The traditional path for young actuaries entering the profession involved pursuing math or business courses in college, discovering the profession at career fairs or by word of mouth, signing on as an actuarial intern for summers and after graduation, and committing months and months to a self-imposed study schedule to prepare and pass the requisite exams.
Like so many other aspects of business, however, that is changing. More and more actuaries are coming to the profession earlier, armed with a degree in mathematics and several years of actuarial coursework (and, often, some of the exams) under their belts by the time they gain their first job in the field.
Carol Sears, vice chairperson of the Actuarial Board for Counseling and Discipline (ABCD), sees an opportunity here.
“Because more people are getting their actuarial degrees and intending to become actuaries while they are still in college, we should be reaching out to them there with our professionalism message,” Sears says. She’s quick to point out that hers is not a new idea. But, she says, in times of burgeoning economic distress, enhancing the profession’s outreach on actuarial ethics, both to students and to current members, will help actuaries properly approach potentially contentious projects in the public’s interest.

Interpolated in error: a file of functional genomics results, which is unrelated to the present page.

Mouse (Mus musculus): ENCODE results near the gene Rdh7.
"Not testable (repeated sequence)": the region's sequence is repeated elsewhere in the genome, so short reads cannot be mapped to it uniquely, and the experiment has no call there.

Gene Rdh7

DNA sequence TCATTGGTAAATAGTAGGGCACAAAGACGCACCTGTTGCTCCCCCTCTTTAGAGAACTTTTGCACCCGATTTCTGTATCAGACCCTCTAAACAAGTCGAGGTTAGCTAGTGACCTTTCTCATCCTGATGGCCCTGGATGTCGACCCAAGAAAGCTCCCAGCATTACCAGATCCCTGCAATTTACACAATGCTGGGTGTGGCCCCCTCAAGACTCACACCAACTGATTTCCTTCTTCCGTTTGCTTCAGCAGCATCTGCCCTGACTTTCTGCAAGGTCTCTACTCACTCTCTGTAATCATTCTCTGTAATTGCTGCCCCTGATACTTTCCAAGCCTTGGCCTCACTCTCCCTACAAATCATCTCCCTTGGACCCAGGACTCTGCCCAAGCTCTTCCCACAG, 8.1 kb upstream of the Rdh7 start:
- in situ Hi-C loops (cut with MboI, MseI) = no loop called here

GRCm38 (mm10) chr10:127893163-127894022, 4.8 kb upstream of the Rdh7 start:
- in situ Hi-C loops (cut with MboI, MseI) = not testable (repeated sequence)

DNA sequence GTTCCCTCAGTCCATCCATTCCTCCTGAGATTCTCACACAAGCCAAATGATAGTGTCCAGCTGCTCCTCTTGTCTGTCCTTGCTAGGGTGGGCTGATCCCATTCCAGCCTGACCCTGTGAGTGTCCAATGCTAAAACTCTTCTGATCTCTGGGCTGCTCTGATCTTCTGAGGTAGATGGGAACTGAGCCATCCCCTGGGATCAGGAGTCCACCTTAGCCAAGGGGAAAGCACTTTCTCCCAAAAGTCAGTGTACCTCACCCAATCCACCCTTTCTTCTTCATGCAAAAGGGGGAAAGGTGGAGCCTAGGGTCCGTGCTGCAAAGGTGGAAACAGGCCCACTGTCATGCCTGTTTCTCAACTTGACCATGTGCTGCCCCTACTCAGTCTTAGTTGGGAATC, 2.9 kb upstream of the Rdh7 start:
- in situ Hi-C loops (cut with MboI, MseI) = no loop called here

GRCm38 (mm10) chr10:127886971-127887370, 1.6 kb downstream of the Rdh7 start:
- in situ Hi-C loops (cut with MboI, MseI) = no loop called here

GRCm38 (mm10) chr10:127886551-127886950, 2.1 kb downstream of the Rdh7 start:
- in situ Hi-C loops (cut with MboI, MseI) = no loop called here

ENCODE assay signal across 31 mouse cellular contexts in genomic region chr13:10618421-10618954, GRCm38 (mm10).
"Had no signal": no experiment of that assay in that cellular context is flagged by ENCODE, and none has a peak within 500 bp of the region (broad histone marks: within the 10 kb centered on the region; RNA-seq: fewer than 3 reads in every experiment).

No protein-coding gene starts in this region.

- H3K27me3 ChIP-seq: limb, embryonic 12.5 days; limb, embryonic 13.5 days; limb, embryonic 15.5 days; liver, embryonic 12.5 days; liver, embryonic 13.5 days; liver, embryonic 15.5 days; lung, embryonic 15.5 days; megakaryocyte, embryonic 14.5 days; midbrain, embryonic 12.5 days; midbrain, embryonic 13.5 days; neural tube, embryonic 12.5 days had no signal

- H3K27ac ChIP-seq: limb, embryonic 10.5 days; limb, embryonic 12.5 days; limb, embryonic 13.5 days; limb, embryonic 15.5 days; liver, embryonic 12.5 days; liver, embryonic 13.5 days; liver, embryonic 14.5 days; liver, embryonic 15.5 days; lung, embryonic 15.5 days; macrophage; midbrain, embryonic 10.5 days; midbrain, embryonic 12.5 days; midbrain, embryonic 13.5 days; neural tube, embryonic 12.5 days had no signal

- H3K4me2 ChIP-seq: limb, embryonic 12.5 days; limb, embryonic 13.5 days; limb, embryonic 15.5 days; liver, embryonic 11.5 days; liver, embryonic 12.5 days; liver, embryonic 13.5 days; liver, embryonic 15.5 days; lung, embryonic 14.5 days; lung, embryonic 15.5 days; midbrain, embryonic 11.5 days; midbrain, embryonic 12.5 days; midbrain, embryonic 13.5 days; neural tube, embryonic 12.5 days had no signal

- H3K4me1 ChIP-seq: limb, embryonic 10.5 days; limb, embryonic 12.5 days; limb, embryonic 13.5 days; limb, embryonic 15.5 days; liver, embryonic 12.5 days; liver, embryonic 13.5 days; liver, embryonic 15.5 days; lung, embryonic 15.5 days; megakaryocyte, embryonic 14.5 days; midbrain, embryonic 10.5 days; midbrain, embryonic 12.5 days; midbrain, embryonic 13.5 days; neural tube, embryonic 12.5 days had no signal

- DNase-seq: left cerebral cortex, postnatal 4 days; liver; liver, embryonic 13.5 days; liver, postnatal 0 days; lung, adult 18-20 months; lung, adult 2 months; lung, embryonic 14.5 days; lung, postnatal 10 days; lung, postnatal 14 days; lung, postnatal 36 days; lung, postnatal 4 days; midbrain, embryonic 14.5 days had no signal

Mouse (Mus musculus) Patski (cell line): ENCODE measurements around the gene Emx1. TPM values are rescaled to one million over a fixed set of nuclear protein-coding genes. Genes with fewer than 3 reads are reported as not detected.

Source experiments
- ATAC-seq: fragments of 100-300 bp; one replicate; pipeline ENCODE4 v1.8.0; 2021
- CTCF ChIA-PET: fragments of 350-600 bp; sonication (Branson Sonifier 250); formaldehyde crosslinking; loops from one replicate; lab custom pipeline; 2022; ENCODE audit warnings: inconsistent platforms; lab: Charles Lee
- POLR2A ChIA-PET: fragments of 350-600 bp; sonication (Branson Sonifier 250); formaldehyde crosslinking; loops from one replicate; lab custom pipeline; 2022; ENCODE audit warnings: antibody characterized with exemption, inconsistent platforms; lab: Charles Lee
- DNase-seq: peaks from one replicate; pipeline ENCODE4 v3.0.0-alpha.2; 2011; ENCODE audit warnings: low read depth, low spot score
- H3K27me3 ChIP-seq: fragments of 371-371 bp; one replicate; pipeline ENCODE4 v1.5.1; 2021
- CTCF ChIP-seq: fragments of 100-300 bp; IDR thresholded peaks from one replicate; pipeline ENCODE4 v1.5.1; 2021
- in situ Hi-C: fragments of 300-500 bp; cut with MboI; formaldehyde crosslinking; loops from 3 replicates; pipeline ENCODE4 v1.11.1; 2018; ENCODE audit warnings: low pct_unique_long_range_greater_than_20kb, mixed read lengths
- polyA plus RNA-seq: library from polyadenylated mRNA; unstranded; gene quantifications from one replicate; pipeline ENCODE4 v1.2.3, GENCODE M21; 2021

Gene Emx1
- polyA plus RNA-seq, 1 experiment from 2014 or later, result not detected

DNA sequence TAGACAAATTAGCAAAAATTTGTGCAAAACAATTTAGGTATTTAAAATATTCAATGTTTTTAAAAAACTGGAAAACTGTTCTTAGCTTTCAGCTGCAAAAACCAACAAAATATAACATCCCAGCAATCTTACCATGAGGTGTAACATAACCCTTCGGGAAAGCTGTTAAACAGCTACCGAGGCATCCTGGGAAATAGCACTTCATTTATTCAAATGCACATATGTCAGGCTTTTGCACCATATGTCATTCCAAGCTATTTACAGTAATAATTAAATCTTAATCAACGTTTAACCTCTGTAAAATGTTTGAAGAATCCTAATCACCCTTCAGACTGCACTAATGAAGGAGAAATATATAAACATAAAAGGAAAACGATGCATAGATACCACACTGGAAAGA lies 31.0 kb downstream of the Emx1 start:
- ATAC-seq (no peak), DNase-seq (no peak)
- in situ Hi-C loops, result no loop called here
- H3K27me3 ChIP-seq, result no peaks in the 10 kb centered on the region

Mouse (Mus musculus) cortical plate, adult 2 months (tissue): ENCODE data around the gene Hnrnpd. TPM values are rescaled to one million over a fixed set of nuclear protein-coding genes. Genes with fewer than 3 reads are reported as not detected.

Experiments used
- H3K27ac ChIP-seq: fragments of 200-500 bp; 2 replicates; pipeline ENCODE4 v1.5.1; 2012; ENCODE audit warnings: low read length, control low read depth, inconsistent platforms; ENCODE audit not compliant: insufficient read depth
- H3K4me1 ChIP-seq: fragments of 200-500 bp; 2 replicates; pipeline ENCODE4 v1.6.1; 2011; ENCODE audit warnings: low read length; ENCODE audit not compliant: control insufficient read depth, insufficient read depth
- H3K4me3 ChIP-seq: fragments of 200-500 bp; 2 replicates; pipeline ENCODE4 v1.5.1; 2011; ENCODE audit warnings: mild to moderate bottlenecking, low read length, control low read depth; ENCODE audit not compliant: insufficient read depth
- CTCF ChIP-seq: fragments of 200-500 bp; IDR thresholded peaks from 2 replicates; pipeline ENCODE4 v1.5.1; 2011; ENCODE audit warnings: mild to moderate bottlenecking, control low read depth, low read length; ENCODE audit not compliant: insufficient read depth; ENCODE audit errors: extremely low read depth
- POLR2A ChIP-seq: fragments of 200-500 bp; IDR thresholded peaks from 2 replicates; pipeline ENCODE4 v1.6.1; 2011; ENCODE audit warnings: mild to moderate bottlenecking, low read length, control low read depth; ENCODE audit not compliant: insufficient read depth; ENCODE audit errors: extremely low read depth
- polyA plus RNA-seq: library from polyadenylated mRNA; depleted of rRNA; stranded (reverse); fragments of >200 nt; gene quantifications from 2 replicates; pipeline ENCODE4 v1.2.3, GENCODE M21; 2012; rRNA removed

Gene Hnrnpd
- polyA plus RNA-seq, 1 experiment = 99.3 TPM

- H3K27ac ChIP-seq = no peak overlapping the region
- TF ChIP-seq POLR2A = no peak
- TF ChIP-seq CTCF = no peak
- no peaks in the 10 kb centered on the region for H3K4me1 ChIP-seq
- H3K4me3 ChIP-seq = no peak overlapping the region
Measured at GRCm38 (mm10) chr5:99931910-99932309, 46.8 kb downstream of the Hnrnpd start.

“It’s important that those who are just entering the profession or considering entering the profession know that as actuaries they can’t be persuaded by their client to make assumptions simply to fit their client’s needs in a troubled time,” Sears says. “Our public needs to know that our profession is serious about defining actuarial professionalism and provides ethics education and continuing professional development (CPD) for individual actuaries. Actuaries need to rely on their training and their experience and their intellect to do what is right for clients and the public.”
Acknowledging that some universities and colleges offer professionalism elements in their actuarial programs, Sears says there’s still room to expand on those offerings through the use of actuarial volunteers. The advantages are numerous: Students would have a chance to hear from working actuaries about how they incorporate the Code of Professional Conduct into their daily activities, working actuaries could gain CPD credits for their presentations, and both students and volunteer presenters would gain from cross-generational networking opportunities.
Sears believes that interested actuaries living in every part of the country could be encouraged to participate. “This could be a widespread effort. There used to be only about four or five college actuarial programs, but now I’m guessing there are 50 or more,” Sears says. Actuaries who live and work in locales where actuarial programs are offered would be logical candidates to volunteer their time and energy to such a project. And the effort needn’t be limited to those institutions that offer a degree in actuarial science. Many schools, Sears says, offer a math program with an actuarial influence even if they don’t offer an actuarial degree.